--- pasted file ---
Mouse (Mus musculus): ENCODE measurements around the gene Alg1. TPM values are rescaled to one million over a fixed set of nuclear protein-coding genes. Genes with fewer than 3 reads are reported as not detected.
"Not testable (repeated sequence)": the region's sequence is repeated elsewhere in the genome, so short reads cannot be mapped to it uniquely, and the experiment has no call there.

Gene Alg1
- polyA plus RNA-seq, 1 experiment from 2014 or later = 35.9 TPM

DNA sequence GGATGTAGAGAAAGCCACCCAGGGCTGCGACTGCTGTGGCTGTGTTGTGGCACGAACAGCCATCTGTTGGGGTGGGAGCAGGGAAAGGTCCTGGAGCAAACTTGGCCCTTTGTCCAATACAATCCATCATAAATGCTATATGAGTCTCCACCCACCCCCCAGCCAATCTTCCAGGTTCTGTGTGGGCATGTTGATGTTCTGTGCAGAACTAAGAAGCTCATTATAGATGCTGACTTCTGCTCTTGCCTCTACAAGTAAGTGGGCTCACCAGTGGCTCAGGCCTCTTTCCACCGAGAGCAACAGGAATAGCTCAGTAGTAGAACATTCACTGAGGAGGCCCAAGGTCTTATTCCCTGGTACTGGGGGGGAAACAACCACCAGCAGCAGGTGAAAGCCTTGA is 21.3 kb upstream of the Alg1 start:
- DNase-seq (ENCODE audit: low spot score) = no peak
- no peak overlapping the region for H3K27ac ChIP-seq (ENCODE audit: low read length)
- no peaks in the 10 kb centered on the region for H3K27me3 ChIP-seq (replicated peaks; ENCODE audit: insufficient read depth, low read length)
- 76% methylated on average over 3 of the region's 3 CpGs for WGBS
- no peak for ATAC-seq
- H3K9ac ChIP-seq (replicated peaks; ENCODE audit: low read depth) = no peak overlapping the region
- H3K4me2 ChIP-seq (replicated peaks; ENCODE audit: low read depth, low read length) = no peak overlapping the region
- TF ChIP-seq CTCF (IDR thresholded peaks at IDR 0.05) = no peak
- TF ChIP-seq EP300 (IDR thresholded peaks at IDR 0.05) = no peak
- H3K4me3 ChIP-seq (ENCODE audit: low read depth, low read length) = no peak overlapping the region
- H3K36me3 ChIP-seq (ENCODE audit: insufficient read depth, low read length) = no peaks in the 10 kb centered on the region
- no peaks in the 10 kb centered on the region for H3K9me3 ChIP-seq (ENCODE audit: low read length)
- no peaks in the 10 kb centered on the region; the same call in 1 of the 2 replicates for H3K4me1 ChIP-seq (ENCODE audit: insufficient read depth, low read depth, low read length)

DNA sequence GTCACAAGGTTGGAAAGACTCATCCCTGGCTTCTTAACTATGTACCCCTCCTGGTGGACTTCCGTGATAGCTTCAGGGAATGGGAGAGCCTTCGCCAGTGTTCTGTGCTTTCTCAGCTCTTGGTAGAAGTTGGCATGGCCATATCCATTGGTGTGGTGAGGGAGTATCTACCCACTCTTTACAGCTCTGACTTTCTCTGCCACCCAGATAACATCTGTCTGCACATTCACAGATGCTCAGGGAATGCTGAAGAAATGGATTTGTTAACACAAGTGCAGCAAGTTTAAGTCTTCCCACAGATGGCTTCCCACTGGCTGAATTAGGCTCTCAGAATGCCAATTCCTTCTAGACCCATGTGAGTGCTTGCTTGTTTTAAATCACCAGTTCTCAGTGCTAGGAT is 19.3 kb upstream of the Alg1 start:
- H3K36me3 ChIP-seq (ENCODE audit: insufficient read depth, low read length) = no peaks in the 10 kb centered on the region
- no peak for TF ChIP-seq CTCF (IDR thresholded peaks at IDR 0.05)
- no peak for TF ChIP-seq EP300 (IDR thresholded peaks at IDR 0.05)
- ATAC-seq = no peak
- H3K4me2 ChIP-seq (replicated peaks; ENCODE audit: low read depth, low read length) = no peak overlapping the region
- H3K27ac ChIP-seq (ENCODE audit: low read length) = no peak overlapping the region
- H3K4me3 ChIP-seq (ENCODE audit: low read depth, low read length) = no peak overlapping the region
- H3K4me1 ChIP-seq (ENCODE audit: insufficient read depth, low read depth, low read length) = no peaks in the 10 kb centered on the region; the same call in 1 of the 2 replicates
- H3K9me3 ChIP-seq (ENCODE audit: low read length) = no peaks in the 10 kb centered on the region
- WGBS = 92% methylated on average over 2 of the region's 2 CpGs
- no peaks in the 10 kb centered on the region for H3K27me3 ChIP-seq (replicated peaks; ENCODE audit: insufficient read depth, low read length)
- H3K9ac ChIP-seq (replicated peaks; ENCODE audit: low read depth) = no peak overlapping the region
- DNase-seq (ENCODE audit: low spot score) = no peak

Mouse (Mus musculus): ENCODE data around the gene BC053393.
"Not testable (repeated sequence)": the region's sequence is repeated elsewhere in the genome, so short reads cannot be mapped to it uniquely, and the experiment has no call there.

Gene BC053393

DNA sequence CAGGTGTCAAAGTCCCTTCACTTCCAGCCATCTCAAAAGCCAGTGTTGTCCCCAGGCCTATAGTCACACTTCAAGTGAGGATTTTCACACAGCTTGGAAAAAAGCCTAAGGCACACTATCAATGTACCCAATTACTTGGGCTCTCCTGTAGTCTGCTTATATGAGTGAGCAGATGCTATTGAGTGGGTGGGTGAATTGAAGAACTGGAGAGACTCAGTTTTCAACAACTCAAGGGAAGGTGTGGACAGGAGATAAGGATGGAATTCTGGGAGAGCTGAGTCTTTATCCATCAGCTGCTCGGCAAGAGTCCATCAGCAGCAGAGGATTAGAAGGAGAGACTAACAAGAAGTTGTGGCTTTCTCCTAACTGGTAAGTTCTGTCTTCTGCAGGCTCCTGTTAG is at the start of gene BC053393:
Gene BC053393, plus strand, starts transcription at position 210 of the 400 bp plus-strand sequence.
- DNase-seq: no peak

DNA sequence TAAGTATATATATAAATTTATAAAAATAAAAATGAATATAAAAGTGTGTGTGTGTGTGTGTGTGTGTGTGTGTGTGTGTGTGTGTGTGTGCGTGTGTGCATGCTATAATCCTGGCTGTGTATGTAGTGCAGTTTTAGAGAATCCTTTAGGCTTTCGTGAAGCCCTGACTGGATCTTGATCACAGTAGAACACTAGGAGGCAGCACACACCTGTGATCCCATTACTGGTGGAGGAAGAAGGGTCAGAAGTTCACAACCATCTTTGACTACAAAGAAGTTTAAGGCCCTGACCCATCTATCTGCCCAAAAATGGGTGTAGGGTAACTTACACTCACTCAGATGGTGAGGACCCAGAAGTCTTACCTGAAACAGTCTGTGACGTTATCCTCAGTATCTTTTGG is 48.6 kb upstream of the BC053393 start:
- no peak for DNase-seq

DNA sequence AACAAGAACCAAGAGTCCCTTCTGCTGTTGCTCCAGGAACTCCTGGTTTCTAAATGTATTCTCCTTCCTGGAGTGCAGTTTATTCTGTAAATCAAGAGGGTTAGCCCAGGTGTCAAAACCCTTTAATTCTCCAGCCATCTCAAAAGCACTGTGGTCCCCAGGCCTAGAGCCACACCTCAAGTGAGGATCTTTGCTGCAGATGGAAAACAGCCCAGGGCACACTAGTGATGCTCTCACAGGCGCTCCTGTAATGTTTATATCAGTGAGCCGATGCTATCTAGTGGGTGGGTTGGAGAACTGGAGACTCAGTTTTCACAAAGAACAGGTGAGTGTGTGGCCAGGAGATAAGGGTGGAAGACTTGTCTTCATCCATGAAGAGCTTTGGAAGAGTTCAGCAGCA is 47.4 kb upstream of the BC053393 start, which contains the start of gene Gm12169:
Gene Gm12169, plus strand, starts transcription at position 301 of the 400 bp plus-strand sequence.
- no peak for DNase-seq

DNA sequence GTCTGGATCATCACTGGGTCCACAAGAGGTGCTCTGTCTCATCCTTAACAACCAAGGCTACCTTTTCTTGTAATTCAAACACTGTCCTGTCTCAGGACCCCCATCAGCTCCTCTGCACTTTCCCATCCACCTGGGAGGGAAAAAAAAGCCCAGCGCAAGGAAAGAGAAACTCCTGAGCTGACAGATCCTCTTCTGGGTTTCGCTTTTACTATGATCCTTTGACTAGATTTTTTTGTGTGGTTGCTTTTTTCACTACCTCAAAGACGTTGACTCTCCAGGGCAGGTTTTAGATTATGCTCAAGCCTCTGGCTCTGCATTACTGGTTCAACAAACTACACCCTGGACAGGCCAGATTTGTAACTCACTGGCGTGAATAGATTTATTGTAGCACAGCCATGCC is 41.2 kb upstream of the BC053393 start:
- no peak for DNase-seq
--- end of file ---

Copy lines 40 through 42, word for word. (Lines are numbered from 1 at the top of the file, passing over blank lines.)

- no peak for DNase-seq

DNA sequence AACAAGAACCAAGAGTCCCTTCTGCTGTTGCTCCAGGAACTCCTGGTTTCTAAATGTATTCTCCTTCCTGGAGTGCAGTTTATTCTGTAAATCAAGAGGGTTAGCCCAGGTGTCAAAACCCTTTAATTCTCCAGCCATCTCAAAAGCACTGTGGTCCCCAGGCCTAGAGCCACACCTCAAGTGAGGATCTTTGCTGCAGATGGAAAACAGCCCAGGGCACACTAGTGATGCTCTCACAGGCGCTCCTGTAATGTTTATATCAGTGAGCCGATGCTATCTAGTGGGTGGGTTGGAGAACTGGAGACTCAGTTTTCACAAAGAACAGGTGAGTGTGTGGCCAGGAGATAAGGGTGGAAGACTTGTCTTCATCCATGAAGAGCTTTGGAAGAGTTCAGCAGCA is 47.4 kb upstream of the BC053393 start, which contains the start of gene Gm12169:
Gene Gm12169, plus strand, starts transcription at position 301 of the 400 bp plus-strand sequence.